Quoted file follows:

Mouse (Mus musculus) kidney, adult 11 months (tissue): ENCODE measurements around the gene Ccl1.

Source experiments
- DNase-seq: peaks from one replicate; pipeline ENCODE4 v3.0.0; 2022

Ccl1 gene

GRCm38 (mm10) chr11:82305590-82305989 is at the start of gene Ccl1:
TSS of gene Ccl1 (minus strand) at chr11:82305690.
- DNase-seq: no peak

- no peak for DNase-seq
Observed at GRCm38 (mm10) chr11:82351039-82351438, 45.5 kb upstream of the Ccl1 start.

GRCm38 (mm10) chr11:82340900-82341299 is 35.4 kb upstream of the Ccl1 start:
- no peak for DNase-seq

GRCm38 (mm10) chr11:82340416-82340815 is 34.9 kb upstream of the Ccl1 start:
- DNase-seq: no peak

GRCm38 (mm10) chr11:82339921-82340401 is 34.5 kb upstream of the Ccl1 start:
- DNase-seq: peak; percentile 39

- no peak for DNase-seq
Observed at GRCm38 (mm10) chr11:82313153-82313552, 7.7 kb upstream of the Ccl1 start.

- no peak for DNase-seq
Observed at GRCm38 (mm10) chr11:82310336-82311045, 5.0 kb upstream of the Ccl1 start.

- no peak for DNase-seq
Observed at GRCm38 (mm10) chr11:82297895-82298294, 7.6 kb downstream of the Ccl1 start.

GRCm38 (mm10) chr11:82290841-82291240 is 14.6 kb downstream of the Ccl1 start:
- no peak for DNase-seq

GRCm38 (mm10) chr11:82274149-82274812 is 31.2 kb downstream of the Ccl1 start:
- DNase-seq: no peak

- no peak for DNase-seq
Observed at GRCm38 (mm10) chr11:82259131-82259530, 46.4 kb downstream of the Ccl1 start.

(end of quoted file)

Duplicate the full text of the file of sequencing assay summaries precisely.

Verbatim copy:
Mouse (Mus musculus) kidney, adult 11 months (tissue): ENCODE measurements around the gene Ccl1.

Source experiments
- DNase-seq: peaks from one replicate; pipeline ENCODE4 v3.0.0; 2022

Ccl1 gene

GRCm38 (mm10) chr11:82305590-82305989 is at the start of gene Ccl1:
TSS of gene Ccl1 (minus strand) at chr11:82305690.
- DNase-seq: no peak

- no peak for DNase-seq
Observed at GRCm38 (mm10) chr11:82351039-82351438, 45.5 kb upstream of the Ccl1 start.

GRCm38 (mm10) chr11:82340900-82341299 is 35.4 kb upstream of the Ccl1 start:
- no peak for DNase-seq

GRCm38 (mm10) chr11:82340416-82340815 is 34.9 kb upstream of the Ccl1 start:
- DNase-seq: no peak

GRCm38 (mm10) chr11:82339921-82340401 is 34.5 kb upstream of the Ccl1 start:
- DNase-seq: peak; percentile 39

- no peak for DNase-seq
Observed at GRCm38 (mm10) chr11:82313153-82313552, 7.7 kb upstream of the Ccl1 start.

- no peak for DNase-seq
Observed at GRCm38 (mm10) chr11:82310336-82311045, 5.0 kb upstream of the Ccl1 start.

- no peak for DNase-seq
Observed at GRCm38 (mm10) chr11:82297895-82298294, 7.6 kb downstream of the Ccl1 start.

GRCm38 (mm10) chr11:82290841-82291240 is 14.6 kb downstream of the Ccl1 start:
- no peak for DNase-seq

GRCm38 (mm10) chr11:82274149-82274812 is 31.2 kb downstream of the Ccl1 start:
- DNase-seq: no peak

- no peak for DNase-seq
Observed at GRCm38 (mm10) chr11:82259131-82259530, 46.4 kb downstream of the Ccl1 start.